Northeast Mississippians can present their ideas starting at 9 a.m. this morning when Gunn hosts a town hall-type meeting in the council chambers at Tupelo City Hall.
"This is not a debate. This is a presentation of ideas," Gunn told about 100 people in attendance Monday at the state Capitol in the inaugural session of his "Mississippi Solutions - An Ideas Tour."
Gunn and about a dozen legislators, both Democrats and Republicans, primarily from the Jackson area, then heard from 19 people who presented ideas. Other than Gunn setting the ground rules, no other legislator spoke.
Those speaking ran the gamut from conservative to liberal and somewhere in between. There were speakers in favor and against legislation that would expand the state's role in trying to identify undocumented immigrants.
Laura Van Overschelde of the Central Mississippi Tea Party urged legislators to pass a state sovereignty bill, proclaiming the right of Mississippi "to govern our citizenry."
Ed Sivak, director of the Mississippi Economic Policy Center, urged lawmakers to use a soon-to-be published study of the impact of accepting federal dollars to expand Medicaid coverage in Mississippi "to reset the debate." Gunn and many of the state Republican leaders have contended the state cannot afford the expansion even with the federal government paying the bulk of the cost.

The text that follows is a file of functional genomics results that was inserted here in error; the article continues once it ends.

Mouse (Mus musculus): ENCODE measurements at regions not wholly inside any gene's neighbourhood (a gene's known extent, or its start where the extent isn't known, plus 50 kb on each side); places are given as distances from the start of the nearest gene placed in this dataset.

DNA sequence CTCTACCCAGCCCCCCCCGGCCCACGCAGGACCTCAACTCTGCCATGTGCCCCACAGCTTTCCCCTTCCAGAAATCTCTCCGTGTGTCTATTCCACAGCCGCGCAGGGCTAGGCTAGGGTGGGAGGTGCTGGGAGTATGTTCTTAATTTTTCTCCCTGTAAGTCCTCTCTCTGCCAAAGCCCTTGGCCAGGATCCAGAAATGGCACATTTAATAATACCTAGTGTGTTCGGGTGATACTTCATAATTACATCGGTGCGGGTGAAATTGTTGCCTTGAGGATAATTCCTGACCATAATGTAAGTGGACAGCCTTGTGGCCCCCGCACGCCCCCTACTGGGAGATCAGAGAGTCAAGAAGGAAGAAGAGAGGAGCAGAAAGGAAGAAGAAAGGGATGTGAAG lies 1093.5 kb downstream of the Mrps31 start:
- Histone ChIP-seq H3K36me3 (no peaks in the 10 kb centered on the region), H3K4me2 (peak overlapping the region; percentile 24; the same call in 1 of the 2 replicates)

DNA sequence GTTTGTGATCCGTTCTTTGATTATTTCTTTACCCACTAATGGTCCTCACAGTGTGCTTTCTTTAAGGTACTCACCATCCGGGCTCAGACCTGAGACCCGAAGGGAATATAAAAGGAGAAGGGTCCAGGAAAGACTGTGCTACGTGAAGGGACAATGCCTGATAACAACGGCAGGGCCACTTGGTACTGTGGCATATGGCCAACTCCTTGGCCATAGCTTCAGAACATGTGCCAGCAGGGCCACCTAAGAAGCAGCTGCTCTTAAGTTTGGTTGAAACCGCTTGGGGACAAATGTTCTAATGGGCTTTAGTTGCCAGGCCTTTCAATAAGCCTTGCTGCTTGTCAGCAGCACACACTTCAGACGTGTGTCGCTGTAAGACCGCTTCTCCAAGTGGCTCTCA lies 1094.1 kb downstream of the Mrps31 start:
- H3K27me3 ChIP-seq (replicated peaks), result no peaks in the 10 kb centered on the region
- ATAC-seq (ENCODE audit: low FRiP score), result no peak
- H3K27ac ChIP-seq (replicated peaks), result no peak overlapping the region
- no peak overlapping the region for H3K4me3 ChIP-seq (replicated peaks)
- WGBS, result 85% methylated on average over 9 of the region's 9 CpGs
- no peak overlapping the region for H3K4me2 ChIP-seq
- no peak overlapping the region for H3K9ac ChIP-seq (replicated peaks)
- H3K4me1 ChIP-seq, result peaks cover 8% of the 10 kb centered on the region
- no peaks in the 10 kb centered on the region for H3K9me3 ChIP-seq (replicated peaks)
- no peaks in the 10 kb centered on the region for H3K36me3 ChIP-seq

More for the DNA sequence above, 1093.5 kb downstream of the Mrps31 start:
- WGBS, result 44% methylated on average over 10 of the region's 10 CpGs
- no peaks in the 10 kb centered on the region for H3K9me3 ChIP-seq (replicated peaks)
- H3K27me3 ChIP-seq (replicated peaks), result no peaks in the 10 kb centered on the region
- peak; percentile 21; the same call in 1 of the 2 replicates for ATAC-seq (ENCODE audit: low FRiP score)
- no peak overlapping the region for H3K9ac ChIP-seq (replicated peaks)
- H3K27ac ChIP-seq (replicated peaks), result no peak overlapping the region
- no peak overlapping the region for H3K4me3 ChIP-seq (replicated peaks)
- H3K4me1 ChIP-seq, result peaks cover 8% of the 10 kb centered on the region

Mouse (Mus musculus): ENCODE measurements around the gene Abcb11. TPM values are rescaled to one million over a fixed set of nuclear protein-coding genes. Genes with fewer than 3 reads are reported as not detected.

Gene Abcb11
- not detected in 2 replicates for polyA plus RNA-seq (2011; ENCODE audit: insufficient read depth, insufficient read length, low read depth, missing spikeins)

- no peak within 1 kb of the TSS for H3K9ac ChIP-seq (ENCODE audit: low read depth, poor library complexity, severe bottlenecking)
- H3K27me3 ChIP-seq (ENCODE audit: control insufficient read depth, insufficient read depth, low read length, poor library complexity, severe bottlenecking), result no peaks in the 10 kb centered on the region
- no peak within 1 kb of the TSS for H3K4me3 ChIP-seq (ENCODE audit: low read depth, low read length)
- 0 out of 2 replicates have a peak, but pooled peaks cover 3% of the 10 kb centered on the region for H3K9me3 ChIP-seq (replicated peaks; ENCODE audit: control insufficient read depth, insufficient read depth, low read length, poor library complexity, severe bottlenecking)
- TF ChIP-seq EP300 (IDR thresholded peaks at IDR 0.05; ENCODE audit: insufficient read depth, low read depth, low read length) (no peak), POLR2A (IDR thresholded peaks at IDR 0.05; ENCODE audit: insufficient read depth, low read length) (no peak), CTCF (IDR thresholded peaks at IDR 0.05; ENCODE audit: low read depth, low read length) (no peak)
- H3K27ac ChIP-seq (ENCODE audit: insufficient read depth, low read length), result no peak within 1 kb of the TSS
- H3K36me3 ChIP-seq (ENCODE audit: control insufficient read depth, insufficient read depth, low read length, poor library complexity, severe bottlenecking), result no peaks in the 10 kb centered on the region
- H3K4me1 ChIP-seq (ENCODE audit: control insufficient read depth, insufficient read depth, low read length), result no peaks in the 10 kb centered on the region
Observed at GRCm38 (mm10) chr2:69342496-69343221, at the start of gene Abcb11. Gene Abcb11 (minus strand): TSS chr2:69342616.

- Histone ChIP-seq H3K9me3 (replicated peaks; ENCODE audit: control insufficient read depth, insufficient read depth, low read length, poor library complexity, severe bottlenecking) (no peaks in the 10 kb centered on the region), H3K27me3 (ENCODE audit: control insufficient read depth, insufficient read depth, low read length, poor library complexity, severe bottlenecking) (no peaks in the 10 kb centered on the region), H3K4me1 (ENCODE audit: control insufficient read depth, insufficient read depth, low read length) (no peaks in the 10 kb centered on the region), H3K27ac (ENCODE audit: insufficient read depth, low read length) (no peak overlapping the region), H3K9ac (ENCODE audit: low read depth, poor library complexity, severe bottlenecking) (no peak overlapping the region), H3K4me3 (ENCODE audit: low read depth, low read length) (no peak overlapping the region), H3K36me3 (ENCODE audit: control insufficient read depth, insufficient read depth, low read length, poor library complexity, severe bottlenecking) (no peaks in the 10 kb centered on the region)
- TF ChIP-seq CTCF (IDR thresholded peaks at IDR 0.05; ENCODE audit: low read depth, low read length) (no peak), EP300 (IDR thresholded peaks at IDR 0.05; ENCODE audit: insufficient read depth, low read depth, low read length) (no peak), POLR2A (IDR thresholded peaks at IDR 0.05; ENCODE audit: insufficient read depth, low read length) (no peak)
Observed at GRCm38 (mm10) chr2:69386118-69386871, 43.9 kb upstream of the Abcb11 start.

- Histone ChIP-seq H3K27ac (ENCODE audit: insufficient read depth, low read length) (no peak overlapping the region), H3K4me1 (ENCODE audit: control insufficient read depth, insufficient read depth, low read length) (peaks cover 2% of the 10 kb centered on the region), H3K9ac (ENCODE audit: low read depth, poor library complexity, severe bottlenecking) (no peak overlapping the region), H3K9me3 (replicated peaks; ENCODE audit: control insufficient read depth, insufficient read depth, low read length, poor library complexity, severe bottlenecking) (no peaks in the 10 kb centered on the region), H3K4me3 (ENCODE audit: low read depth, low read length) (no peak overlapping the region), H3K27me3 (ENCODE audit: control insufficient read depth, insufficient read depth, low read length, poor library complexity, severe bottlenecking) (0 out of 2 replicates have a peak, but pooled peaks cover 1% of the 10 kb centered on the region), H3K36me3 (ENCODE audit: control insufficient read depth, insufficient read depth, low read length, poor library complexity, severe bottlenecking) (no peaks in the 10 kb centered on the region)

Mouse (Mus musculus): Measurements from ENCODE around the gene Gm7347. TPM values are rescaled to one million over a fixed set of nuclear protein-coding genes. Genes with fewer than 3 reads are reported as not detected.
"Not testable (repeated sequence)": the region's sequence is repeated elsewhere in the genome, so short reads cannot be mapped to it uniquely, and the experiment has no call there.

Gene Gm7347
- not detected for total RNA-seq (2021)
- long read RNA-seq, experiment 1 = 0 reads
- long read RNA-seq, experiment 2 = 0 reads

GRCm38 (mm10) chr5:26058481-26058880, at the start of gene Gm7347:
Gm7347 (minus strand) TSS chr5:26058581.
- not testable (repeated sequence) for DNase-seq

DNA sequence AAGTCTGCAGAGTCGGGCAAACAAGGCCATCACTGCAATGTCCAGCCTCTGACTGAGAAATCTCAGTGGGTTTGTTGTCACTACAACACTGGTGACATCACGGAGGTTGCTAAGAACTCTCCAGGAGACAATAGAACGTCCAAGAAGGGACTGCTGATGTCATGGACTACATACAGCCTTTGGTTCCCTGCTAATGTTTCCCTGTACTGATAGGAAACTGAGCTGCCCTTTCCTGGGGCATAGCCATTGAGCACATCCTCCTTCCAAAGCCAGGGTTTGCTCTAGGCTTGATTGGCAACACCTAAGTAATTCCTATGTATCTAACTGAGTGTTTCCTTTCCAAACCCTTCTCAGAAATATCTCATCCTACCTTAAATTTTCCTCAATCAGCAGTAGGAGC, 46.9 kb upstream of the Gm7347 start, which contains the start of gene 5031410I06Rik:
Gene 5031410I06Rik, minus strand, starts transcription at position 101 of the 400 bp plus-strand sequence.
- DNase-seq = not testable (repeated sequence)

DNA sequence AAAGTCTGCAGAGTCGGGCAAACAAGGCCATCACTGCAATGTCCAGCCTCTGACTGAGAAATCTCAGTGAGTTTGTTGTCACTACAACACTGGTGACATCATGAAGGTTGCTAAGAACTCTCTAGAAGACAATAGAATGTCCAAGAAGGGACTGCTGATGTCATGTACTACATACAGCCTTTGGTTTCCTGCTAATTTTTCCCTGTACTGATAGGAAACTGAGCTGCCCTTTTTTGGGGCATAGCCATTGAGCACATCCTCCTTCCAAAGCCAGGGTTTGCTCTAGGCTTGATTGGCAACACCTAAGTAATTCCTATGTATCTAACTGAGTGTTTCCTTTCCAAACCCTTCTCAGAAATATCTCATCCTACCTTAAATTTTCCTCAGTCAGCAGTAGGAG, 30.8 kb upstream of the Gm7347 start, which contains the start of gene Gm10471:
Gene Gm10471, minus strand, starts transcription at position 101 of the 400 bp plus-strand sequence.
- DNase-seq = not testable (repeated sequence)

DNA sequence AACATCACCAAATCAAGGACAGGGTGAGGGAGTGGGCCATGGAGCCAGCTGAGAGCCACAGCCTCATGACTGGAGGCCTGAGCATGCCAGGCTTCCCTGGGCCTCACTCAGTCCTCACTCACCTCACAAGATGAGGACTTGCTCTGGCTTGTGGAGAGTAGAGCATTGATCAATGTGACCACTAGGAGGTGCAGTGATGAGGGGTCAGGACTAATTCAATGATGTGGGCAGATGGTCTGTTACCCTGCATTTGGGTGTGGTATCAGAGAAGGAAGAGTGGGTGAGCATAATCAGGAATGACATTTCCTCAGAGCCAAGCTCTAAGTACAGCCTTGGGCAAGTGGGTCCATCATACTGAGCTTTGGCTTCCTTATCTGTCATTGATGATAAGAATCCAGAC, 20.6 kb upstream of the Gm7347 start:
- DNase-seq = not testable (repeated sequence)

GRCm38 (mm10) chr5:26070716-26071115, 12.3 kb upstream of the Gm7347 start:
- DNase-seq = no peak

Scott Crawford, suffering chronic incurable multiple sclerosis, said he and others needed legislation to force insurance companies to pay a greater share of the cost of medication that slows their illness. He said the drugs can cost more than $3,000 per month and the insurance companies pay only a fraction of the cost of the drugs.
Charlie Brenner, a retired librarian, suggested raising the tax on beer, which he said is below the average tax rate in other states, to provide the Department of Mental Health additional funds to treat substance abuse.
The tour made two additional stops Monday. Nine stops are planned this week.